The education sector essentially uses a variety of programs and strategies to add significant value to the lives of all learners. Each one depends upon unique interactions of both the educator and the learner.
We are confronting the new challenges that schools are facing in the 21st century. These include, but not limited to, technology and social media awareness, advertising, and sifting through copious a minutes of information available to us now. Handling the sheer amounts of information to create new knowledges is perhaps the biggest challenge.
The next 4 steps are basic ways that educators can achieve new knowledge:
1. Acquire – The process by which we acquire new information, guided by our learning goals, either through active processes such as conducting research, or through passive processes such as savvy advertising techniques.
2. Manipulate – Know your learning goals! What do we do with this information? What technological tools are we using to plug it in? What success criteria are we meeting? How do we bend the information to suit our academic purposes? This is undoubtedly shaped by personal backgrounds, cultures, and experiences. Where teacher understanding meets the unique ranges of experiences brought forth by the students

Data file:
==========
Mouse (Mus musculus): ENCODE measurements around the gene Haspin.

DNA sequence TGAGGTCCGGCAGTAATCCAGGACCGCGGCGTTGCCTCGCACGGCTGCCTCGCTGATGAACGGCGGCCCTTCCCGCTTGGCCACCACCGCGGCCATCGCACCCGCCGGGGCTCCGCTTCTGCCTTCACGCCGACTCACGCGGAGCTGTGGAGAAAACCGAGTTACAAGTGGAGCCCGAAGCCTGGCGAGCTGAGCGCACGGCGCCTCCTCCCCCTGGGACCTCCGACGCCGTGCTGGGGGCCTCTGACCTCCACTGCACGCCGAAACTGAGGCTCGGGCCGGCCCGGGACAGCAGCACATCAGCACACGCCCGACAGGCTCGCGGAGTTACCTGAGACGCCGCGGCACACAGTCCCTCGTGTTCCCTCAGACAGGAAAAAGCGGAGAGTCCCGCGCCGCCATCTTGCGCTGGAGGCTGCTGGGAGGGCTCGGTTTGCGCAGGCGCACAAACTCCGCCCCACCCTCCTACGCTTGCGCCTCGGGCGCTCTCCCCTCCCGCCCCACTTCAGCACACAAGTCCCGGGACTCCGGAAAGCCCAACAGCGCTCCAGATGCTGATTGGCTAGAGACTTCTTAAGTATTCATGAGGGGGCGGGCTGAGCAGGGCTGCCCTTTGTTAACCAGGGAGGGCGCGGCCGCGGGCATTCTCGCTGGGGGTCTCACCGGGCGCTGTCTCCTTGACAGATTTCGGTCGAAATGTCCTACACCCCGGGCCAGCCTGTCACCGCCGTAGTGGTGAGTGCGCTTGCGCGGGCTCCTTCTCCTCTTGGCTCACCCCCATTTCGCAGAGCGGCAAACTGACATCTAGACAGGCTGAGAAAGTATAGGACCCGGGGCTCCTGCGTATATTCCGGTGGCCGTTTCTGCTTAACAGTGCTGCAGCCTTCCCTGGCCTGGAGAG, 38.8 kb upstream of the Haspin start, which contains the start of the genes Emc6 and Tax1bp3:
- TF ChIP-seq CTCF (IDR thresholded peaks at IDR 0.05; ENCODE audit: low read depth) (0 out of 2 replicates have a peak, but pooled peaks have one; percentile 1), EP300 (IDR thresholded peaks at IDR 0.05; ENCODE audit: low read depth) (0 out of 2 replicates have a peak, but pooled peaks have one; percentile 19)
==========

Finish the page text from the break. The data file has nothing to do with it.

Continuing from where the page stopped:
3. Process – How our cognitive processes work to make meaning from the data we have acquired and manipulated. Processing the information into some organized strategy, or organizational tool.
4. Present– information – share with others, collaborate, feedback on whether learning goals and success criteria were met. New knowledges can emerge!
In the 21st century, we can Embrace change as the norm, and realize that we have the freedom to add to the collective knowledge base that exists. Let’s do this safely, and in a spirit that prevents pushing knowledges onto learners, yet promotes the creation of new ones.
© Deborah McCallum and Big Ideas in Education, 2012-2014. Unauthorized use and/or duplication of this material without express and written permission from this blog’s author and/or owner is strictly prohibited. Excerpts and links may be used, provided that full and clear credit is given to Deborah McCallum and Big Ideas in Education with appropriate and specific direction to the original content.